When it’s on: Wednesday, 5 August (3.05 pm)
Like many people, I first got into Anime after watching Spirited Away in 2002. I was 30 and it was sort of a kids’ film, but the animation was so gorgeous and the story so universal that it didn’t matter. I instantly started hunting down other films, discovering a vast library of titles, the cream directed by Spirited Away’s Hayao Miyazaki but with a string of utterly worthy releases from others within the studio. That widened into a brief flirtation with TV series and even Manga books, the massive back catalogue of offerings churned out in Japan and more widely available in this country, also the realisation that many animated shows I’d enjoyed as a child had in fact been made first for Japanese audiences.
My obsession has diminished over the years, boxsets of classics like Akira and Ninja Scroll on the shelf and dusted off for an occasional watch, but still DVDs featuring Miyazaki’s name remain regular staples in this house. The Castle of Cagliostro, his first cinematic release, is an incredibly entertaining piece of work, channelling the spirit of swashbucklers coupled with the antics of Tintin and James Bond. It’s a little rougher than later offerings. Miyazaki’s staples of woodland spirits and environmental friendly messages – prevalent within an industrialised country that nevertheless uses the natural world in a unique and special way – clearly came later. The Castle of Cagliostro aims to be nothing more than a fun adventure yarn, and in that sense ticks all the right boxes.
The film’s central character, master thief Arsene Lupin III, was no stranger to Japanese audiences when he took the starring role here. Featuring in Manga regularly since 1967, his capers had also been made into a television series and a movie before Miyazaki took over for this 1979 release. Together with his henchman, the chain smoking marksman Jigen, fedora always covering his eyes, Lupin was a well known figure but his character was modified to fit the story. Less apathetic, his trademark leeriness reduced to good-natured cheek, Lupin was remodelled to fit the confines of a film aimed at family audiences, Miyazaki crafting a world of singular European beauty in which the story to take place. When you see Cagliostro you think of San Marino or Monaco, a tiny yet significant principality with years of history behind it and little more than a grand palace to fit within its borders.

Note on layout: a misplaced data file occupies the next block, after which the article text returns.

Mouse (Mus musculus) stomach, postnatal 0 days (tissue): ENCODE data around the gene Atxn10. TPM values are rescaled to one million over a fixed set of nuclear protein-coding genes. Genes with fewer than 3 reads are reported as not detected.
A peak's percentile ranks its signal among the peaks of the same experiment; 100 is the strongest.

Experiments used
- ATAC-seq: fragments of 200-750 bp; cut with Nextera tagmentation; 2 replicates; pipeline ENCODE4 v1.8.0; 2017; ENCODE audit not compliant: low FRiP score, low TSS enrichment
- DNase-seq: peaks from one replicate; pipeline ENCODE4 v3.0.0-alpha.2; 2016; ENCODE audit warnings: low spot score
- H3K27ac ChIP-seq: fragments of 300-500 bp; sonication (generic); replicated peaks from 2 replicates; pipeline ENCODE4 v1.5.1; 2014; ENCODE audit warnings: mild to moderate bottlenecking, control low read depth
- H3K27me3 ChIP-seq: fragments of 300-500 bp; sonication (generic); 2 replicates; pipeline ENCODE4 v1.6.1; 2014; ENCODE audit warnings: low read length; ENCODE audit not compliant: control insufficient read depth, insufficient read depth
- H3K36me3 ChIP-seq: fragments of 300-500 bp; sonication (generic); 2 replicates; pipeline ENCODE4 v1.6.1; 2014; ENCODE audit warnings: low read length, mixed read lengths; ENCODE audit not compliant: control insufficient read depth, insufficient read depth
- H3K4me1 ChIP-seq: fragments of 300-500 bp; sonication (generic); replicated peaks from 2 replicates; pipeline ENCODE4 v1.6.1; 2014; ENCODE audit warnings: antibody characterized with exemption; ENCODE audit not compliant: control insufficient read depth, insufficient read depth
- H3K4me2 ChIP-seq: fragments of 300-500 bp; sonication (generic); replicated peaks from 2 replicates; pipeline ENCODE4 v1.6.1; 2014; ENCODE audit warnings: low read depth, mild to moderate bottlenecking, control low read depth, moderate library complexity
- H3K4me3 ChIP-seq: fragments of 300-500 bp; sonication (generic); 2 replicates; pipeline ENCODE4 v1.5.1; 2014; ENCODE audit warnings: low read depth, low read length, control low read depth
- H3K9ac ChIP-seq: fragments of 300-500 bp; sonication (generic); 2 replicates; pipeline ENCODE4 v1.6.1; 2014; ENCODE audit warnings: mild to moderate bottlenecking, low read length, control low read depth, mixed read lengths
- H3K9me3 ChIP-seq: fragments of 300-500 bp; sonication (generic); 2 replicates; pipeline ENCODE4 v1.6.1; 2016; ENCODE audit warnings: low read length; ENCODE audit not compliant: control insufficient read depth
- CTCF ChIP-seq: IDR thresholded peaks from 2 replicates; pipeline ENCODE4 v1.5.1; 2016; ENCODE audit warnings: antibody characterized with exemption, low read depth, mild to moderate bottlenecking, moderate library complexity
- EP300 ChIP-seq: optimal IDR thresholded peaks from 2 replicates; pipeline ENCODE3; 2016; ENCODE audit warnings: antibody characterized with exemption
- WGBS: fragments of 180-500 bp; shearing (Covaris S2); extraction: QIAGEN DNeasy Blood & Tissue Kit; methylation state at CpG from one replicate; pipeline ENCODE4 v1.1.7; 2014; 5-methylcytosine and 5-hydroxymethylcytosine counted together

The villainous Count is set on arranging a marriage between himself and the winsome Princess Clarisse. He has little interesting in uniting their houses, more in cementing his power in the region and using her to unlock Cagliostro’s largest secret, a fabled ancient treasure trove. Nothing seems to stand in his way, nothing that is apart from the intrepid Lupin and an ingenious mind and array of devices that keep him one step ahead. The story becomes a race over who captures Clarisse – the Count and his army of sinister minions, or Lupin and the intervention of his plucky friends. There’s also the little matter of uncovering the source of the Count’s personal fortune, a vast printing press that’s used to run of countless counterfeit banknotes in all denominations. In finding this, Lupin enlists the most unlikely ally, his own dogged pursuer Inspector Koichi Zenagata, who’s been after the thief for years.
It’s good fun, Lupin coming across and foiling a series of traps, falling into others that lead him into the depths of the labyrinthine castle and stumbling across skeletons of medieval burrowers from years ago. There are breathless chases over the rooftops, through waterways and secret passages, Lupin normally – not always – coming out on top yet remaining determined to win the day. The character comes with a nice singularity of purpose, at odds with his credentials as a modern Robin Hood (without the ‘giving to the poor’ part, in fairness) and making clear a history between himself and the Princess that is teased out over the course of the film.
No doubt about it, Miyazaki’s made better films. The Castle of Cagliostro isn’t a patch on his various paeans to childhood, the pastoral wonders of My Neighbour Totoro, the coming of age story presented in Kiki’s Delivery Service, for me culminating in the towering brilliance of Spirited Away. Those three films didn’t really have villains and focused more on the indefatigability of lead characters learning life lessons as they grew up. In contrast, this is a straightforward adventure caper, which should appeal greatly to fans of Tintin; the little journalist often ended up in similar scrapes as he searched for buried treasures and secrets. The artwork isn’t as sublime as it would become in later years, but the scope is already present and correct, the castle at once imposing and beautifully splendid, the animation smooth and packed with character. It’s a fine introduction to one of the world’s great animators, and in its own right makes for 100 minutes of laughs and action, featuring a winning lead who remains the focus of attempts to keep him on the screen, more than 35 years down the line.
The Castle of Cagliostro: ****